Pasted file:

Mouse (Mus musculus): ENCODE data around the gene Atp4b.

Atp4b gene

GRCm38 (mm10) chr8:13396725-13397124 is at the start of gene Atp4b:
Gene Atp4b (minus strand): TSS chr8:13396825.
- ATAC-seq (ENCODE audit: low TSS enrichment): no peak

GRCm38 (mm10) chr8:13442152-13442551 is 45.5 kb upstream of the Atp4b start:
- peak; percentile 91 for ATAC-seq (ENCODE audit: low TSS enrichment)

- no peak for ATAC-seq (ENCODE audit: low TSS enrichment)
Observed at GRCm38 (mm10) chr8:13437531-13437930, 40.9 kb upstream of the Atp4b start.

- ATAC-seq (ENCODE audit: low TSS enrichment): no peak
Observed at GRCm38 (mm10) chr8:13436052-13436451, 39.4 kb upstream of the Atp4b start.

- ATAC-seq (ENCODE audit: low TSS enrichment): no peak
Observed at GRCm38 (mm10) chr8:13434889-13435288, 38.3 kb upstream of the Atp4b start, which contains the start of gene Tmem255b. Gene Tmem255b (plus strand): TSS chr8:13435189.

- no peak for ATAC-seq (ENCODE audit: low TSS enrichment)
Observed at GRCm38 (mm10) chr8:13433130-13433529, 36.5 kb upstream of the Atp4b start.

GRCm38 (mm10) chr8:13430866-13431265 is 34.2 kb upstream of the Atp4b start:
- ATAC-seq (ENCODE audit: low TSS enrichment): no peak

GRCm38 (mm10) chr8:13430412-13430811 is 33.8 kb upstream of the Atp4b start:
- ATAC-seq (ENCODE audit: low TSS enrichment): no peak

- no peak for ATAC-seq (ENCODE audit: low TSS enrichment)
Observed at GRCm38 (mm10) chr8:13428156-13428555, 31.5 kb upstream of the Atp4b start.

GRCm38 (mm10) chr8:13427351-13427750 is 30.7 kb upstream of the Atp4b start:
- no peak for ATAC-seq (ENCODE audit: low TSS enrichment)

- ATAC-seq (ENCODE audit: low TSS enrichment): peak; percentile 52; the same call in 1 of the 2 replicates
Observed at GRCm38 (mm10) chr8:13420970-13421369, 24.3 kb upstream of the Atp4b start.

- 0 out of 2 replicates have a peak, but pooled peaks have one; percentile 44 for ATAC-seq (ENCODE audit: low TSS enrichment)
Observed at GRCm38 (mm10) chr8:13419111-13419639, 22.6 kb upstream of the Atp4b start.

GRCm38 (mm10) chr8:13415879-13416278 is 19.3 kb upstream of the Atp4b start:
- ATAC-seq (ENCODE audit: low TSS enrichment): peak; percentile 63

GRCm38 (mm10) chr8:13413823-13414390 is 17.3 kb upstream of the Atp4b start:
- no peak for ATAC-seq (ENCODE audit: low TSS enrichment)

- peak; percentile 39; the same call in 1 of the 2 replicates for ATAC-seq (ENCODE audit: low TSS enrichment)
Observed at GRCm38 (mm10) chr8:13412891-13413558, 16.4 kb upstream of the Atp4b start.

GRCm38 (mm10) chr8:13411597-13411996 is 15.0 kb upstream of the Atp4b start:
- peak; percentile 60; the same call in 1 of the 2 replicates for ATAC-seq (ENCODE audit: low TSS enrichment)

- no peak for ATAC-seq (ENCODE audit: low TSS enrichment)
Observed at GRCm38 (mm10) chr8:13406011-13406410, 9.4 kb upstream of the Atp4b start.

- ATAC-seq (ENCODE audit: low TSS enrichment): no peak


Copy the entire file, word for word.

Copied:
Mouse (Mus musculus): ENCODE data around the gene Atp4b.

Atp4b gene

GRCm38 (mm10) chr8:13396725-13397124 is at the start of gene Atp4b:
Gene Atp4b (minus strand): TSS chr8:13396825.
- ATAC-seq (ENCODE audit: low TSS enrichment): no peak

GRCm38 (mm10) chr8:13442152-13442551 is 45.5 kb upstream of the Atp4b start:
- peak; percentile 91 for ATAC-seq (ENCODE audit: low TSS enrichment)

- no peak for ATAC-seq (ENCODE audit: low TSS enrichment)
Observed at GRCm38 (mm10) chr8:13437531-13437930, 40.9 kb upstream of the Atp4b start.

- ATAC-seq (ENCODE audit: low TSS enrichment): no peak
Observed at GRCm38 (mm10) chr8:13436052-13436451, 39.4 kb upstream of the Atp4b start.

- ATAC-seq (ENCODE audit: low TSS enrichment): no peak
Observed at GRCm38 (mm10) chr8:13434889-13435288, 38.3 kb upstream of the Atp4b start, which contains the start of gene Tmem255b. Gene Tmem255b (plus strand): TSS chr8:13435189.

- no peak for ATAC-seq (ENCODE audit: low TSS enrichment)
Observed at GRCm38 (mm10) chr8:13433130-13433529, 36.5 kb upstream of the Atp4b start.

GRCm38 (mm10) chr8:13430866-13431265 is 34.2 kb upstream of the Atp4b start:
- ATAC-seq (ENCODE audit: low TSS enrichment): no peak

GRCm38 (mm10) chr8:13430412-13430811 is 33.8 kb upstream of the Atp4b start:
- ATAC-seq (ENCODE audit: low TSS enrichment): no peak

- no peak for ATAC-seq (ENCODE audit: low TSS enrichment)
Observed at GRCm38 (mm10) chr8:13428156-13428555, 31.5 kb upstream of the Atp4b start.

GRCm38 (mm10) chr8:13427351-13427750 is 30.7 kb upstream of the Atp4b start:
- no peak for ATAC-seq (ENCODE audit: low TSS enrichment)

- ATAC-seq (ENCODE audit: low TSS enrichment): peak; percentile 52; the same call in 1 of the 2 replicates
Observed at GRCm38 (mm10) chr8:13420970-13421369, 24.3 kb upstream of the Atp4b start.

- 0 out of 2 replicates have a peak, but pooled peaks have one; percentile 44 for ATAC-seq (ENCODE audit: low TSS enrichment)
Observed at GRCm38 (mm10) chr8:13419111-13419639, 22.6 kb upstream of the Atp4b start.

GRCm38 (mm10) chr8:13415879-13416278 is 19.3 kb upstream of the Atp4b start:
- ATAC-seq (ENCODE audit: low TSS enrichment): peak; percentile 63

GRCm38 (mm10) chr8:13413823-13414390 is 17.3 kb upstream of the Atp4b start:
- no peak for ATAC-seq (ENCODE audit: low TSS enrichment)

- peak; percentile 39; the same call in 1 of the 2 replicates for ATAC-seq (ENCODE audit: low TSS enrichment)
Observed at GRCm38 (mm10) chr8:13412891-13413558, 16.4 kb upstream of the Atp4b start.

GRCm38 (mm10) chr8:13411597-13411996 is 15.0 kb upstream of the Atp4b start:
- peak; percentile 60; the same call in 1 of the 2 replicates for ATAC-seq (ENCODE audit: low TSS enrichment)

- no peak for ATAC-seq (ENCODE audit: low TSS enrichment)
Observed at GRCm38 (mm10) chr8:13406011-13406410, 9.4 kb upstream of the Atp4b start.

- ATAC-seq (ENCODE audit: low TSS enrichment): no peak